Musa Mustapha ready to make his mark in Enyimba

by Solace Chukwu on Tue 20 June, 2017
Ibrahim Mustapha

Ahead of Wednesday's league meeting, caught up with striker Ibrahim Mustapha, formerly of El Kanemi Warriors, to discuss a wide range of topics, spanning his experience as an Elephant and his personal life.

How did you you feel when you heard of Enyimba's interest

Normally, when you play football, you are aware that people notice you. It was not just Enyimba who wanted me, but when news of their interest came, it was a challenge to me. I had been hearing many names of current and past Enyimba players, especially Mfon Udoh. So, I said - small as I am - let me come and make my own name too. Definitely, it's a big challenge for me to be here.

Your experience settling in

As you leave your hometown, you meet different people, different religions, different traditions, different friends. Different supporters too. You can be sure some people will like you and some won't. The distance wasn't too much of a problem for me, because with El Kanemi we used to travel by road from Maiduguri to Lagos, and also other places. So, the experience moving from Calabar is almost too easy to me. (laughs)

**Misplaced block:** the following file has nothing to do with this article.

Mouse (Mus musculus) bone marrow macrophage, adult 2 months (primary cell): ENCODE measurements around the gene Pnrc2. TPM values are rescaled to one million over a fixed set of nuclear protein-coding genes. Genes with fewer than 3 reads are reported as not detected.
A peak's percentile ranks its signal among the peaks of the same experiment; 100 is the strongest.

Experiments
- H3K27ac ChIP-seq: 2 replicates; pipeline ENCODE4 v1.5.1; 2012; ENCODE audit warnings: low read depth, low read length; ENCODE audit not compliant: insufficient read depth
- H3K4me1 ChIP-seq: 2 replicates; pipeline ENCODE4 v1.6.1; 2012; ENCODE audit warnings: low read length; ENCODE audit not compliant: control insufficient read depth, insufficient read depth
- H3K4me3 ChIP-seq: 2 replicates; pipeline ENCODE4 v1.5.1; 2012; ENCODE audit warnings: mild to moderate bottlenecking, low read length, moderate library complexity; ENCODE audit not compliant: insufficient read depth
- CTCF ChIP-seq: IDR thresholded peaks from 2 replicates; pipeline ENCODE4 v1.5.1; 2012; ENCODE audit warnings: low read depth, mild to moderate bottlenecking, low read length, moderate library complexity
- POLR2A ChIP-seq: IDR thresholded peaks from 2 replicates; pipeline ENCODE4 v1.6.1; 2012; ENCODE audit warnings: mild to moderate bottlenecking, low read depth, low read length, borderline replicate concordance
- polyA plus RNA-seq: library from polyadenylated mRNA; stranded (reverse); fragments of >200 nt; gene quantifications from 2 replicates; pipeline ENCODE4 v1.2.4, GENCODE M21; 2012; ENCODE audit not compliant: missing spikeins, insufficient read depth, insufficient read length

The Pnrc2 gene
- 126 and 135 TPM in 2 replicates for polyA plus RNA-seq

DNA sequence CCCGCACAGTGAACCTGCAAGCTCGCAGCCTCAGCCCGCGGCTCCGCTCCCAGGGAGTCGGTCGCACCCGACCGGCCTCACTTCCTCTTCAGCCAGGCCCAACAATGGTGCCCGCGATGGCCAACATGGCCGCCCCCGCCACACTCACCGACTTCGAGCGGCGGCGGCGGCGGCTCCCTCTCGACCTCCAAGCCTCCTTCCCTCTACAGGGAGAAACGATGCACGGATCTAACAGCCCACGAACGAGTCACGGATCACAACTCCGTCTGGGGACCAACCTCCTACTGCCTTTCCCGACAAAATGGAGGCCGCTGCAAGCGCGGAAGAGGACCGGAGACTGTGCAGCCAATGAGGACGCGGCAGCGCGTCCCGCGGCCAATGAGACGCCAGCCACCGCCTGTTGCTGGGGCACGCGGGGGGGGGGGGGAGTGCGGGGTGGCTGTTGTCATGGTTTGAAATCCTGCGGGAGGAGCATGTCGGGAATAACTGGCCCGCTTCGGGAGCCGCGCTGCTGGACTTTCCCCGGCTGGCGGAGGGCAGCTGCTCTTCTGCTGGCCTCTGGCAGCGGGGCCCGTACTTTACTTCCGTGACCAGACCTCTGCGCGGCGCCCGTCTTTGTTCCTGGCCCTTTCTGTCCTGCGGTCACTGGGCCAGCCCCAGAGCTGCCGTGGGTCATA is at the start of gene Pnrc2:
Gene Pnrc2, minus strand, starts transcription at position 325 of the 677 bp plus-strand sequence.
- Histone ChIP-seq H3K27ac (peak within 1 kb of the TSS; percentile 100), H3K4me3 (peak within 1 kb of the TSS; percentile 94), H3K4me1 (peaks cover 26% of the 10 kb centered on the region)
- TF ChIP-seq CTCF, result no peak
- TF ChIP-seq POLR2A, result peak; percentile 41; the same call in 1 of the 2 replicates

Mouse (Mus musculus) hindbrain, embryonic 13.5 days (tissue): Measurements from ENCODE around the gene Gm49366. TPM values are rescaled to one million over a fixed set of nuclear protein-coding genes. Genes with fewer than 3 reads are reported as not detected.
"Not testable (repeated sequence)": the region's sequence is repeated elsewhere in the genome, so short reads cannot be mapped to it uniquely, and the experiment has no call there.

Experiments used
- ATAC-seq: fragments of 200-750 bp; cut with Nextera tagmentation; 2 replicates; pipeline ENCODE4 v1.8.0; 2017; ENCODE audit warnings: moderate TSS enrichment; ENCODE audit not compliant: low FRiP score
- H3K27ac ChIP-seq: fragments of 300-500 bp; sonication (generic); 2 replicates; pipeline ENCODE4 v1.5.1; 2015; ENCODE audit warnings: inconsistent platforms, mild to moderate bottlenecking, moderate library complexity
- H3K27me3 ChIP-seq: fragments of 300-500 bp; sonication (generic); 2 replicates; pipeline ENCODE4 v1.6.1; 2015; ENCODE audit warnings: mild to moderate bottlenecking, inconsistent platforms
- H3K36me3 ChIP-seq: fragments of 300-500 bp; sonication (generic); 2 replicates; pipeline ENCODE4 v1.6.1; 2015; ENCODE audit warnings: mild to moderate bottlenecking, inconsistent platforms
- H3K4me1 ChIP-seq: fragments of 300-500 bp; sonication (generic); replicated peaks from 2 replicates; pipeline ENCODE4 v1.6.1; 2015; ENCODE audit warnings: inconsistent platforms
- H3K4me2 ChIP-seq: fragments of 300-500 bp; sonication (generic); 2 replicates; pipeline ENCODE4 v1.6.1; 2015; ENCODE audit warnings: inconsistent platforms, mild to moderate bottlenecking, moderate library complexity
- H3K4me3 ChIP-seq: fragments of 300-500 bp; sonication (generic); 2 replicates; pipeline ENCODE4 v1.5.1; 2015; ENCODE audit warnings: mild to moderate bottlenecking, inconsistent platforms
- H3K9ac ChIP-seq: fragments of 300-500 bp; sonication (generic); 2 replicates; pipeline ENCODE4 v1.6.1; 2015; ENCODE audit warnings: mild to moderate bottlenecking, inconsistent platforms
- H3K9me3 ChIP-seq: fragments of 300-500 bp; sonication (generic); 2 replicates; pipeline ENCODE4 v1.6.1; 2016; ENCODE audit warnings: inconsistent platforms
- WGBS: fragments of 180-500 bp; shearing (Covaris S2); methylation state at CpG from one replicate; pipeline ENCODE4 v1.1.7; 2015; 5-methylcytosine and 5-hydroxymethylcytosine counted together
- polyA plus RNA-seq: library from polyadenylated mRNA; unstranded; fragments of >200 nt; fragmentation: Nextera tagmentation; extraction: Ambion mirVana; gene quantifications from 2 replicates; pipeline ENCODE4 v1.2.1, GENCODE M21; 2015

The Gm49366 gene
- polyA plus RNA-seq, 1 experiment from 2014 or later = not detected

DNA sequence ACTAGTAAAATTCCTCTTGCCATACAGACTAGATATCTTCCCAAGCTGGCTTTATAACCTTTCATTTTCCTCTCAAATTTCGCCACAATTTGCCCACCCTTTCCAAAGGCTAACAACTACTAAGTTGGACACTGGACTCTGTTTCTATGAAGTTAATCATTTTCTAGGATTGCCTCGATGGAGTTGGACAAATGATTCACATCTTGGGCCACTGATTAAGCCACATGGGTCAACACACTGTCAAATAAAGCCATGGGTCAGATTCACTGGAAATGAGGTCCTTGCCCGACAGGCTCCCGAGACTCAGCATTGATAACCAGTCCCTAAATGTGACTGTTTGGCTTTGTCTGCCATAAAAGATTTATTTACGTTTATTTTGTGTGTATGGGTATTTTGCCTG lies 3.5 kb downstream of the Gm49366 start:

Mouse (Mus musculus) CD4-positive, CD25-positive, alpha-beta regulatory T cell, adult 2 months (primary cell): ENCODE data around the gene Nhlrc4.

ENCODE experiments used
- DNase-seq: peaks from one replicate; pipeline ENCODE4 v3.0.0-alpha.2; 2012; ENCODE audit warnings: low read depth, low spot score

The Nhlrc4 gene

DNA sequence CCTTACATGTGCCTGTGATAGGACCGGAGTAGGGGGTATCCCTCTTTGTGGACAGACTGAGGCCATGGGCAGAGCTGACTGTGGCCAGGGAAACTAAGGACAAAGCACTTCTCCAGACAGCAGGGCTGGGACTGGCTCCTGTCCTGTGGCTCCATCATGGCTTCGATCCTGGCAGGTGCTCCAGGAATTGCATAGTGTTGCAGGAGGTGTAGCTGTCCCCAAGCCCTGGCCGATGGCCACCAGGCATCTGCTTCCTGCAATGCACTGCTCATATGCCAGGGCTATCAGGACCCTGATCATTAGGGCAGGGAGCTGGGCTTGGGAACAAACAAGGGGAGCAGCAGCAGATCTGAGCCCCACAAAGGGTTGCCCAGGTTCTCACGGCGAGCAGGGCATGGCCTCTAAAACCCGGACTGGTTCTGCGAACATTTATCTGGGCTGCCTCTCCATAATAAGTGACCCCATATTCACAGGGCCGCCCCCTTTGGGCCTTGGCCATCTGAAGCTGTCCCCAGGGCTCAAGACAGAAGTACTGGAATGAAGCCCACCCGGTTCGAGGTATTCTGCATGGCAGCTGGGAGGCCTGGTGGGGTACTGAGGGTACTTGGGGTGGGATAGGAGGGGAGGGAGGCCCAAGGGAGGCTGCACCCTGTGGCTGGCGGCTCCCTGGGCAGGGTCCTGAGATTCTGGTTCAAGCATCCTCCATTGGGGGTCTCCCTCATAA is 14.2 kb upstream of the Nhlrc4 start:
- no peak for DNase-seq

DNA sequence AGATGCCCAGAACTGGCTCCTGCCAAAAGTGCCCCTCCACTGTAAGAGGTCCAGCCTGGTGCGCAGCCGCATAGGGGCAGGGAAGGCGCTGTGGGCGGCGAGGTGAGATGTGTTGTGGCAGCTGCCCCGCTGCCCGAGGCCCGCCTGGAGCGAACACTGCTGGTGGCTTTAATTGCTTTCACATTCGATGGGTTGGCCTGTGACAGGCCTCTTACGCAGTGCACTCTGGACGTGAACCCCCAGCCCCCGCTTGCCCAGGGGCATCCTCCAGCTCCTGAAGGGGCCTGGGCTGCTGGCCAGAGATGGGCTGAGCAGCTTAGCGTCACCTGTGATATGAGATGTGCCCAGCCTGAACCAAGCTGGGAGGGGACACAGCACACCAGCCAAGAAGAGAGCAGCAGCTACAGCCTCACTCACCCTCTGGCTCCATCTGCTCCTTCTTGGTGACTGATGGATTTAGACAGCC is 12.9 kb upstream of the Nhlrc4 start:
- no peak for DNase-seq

Best buddy in Enyimba

Definitely my roommate - Chinedu Ohanachom. We came to the club together, and we live together. Also Friday (Achimugwu); sometimes, he calls me and tells me what is what.

Many people have been very helpful to me, like (Ikechukwu) Ibenegbu, and even the skipper just calls me sometimes to tell me that I'll score, and I'll make it here. Afelokhai too, most of the time he's giving me advice, telling me, "Ibrahim, do that, it'll help you." I like the way they talk to me.

Qualities needed to thrive as an Enyimba striker

In football - and this is not only in matches; even in training - you always want to score goals. Goals value you as a striker. Enyimba always signs big players from big clubs, for example (former striker) Ismaila Gata - he also was a big scorer for his former club before he was signed. There are many forwards, but we come together, and we challenge ourselves. From there, you know who is who.